PG Credit Genomic Medicine CPD
Year of entry: 2023
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Course unit details:
Bioinformatics, Interpretation, Statistics and Data Quality Assurance
|Unit level||FHEQ level 7 – master's degree or fourth year of an integrated master's degree|
|Teaching period(s)||Semester 1|
|Offered by||School of Biological Sciences|
|Available as a free choice unit?||No|
- Introduction to the history and scope of genomics
- The Genome Landscape
- Nucleic Acid structure and function, including the structure and function of coding and non-coding DNA
- The central dogma: From DNA, to RNA and proteins
- Noncoding regulatory sequence: promoters, transcription factor binding sites, splice site dinucleotides, enhancers, insulators
- Genetic variation and its role in health and disease
- Genomic technology and role of the genome in the development and treatment of disease
- Types of sequencing, applications and limitations; Sanger versus short read
- Analysis, annotation and interpretation
- Panel versus exome versus whole genome resequencing
- Aligning genome data to reference sequence using up to date alignment programmes (e.g.BWA)
- Basic statistics applied to clinical genetics/genomics
- Hardy-Weinberg, Bayes theorem, risks in pedigrees
- Assessment of data quality through application of quality control measures
- How to determine the analytical sensitivity and specificity of genomic tests
- Introduction to the history and scope of bioinformatics
- Primary biological sequence resources, including INDSC (GenBank, EMBL, DDBJ) and UniProt (SwissProt and TrEMBL)
- Genome browsers and interfaces; including Ensembl, UCSC Genome Browser, Entrez
- Similarity/homology, theory of sequence analysis, scoring matrices, dynamic programming methods including BLAST, pairwise alignments(e.g., Smith Waterman, Needleman Wunsch), multiple sequence alignments (e.g., ClustalW, T-Coffee, Muscle), BLAT
- Feature identification including SNP analysis and transcription factor binding sites and their associated TF binding sequence motifs
- Ontologies – in particular GO, Human Phenotype Ontology (HPO)
Clinical application of bioinformatics
Introduction to the clinical application of bioinformatic resources, including its role and use in a medical context in molecular genetics, cytogenetics and next generation sequencing for data manipulation and analysis, and genotyping microarrays (also used to predict CNVs).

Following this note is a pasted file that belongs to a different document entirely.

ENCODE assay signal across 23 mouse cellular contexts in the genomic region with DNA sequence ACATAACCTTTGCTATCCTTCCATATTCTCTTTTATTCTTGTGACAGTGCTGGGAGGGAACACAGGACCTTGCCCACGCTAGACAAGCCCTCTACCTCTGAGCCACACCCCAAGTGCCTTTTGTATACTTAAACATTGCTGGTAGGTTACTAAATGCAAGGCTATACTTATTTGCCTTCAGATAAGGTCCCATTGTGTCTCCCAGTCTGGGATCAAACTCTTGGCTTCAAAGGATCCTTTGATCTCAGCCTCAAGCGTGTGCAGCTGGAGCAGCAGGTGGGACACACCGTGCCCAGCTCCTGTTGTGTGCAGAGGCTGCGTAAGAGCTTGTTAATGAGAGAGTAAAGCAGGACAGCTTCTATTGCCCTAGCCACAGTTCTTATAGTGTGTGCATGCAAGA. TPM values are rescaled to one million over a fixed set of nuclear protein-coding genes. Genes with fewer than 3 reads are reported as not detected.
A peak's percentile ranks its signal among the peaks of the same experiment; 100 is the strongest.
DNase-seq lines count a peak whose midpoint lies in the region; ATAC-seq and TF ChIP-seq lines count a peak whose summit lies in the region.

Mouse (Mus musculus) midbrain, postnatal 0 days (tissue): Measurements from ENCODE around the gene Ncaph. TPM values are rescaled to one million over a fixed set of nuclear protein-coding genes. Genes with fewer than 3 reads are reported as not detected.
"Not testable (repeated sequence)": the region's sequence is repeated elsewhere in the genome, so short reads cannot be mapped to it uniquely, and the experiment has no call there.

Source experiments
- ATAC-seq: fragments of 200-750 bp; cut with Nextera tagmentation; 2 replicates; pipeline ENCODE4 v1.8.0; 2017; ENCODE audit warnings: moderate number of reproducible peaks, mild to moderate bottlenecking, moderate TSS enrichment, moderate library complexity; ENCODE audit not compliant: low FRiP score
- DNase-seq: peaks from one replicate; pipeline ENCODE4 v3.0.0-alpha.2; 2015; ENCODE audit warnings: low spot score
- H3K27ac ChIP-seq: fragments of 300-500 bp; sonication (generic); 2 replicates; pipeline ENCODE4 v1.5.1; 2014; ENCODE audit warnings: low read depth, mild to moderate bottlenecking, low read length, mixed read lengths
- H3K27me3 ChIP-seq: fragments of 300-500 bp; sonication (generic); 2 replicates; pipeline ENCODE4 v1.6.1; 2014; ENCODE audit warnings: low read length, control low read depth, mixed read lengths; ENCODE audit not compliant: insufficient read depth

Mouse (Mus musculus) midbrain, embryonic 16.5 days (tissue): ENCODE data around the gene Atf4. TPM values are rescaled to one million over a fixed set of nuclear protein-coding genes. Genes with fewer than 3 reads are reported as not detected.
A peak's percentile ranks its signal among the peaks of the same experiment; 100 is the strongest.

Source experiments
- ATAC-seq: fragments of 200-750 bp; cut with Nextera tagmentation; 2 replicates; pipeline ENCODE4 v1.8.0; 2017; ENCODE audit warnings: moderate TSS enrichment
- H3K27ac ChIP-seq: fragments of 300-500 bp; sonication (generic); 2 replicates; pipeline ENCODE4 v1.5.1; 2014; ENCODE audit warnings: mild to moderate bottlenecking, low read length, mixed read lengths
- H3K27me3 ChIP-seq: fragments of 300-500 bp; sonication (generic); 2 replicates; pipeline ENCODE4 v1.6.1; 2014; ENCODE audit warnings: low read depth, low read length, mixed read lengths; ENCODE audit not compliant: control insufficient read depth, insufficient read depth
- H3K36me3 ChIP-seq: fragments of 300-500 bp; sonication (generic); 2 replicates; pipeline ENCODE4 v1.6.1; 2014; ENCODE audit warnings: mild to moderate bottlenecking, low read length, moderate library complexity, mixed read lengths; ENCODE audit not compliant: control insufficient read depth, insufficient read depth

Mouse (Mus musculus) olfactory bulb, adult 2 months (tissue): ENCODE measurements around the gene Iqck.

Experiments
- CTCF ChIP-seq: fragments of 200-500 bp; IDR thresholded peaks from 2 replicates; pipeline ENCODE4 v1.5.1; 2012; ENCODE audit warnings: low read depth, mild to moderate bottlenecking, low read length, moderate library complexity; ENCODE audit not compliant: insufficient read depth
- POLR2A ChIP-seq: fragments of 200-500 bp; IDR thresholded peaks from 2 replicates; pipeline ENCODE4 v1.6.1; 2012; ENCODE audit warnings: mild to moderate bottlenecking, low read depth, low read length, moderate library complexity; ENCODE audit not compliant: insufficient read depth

Use of tools to call sequence variants e.g. GATK, annotation of variant-call files (vcf) using established databases. Filtering strategies of variants, in context of clinical data, and using publically-available control data sets. Use of multiple database sources, in silico tools and literature for pathogenicity evaluation, and familiarity with the statistical programmes to support this.
Background and application of specialist databases and browsers:
- dbSNP, DECIPHER, Orphanet, DMuDB / NGRL Universal Browser, ClinVar (http://www.ncbi.nlm.nih.gov/clinvar/intro/) ,OMIM, ECARUCA. DGV, ExAC, NHLBI-GO
- LOVD/UMD database software and scientific literature
- Specific clinical analysis software
- CNV analysis
- Gene Prioritisation (e.g. ToppGene, Endeavour, GeCCO)
- Missense analysis (e.g. Align GVGD, SIFT, PolyPhen, Panther, PhDSNP, MAPP)
- Splicing analysis applications (e.g. GeneSplicer, MAxEntScan, NNSplice, SSFL, HSF, NetGene2)
- Commercially available software (e.g. NextGENe, Alamut, Cartegenia)
- Capture and representation of phenotype data
- Development of a simple application for clinical bioinformatic use
By the end of this compulsory module the student will be able to:
1. Analyse the principles applied to quality control of sequencing data, alignment of sequence to
the reference genome, calling and annotating sequence variants, and filtering strategies to
identify pathogenic mutations in sequencing data
2. Interrogate major data sources, e.g. of genomic sequence, protein sequences, variation,
pathways, (e.g. EVS, dbSNP, ClinVar, etc.) and be able to integrate with clinical data, to assess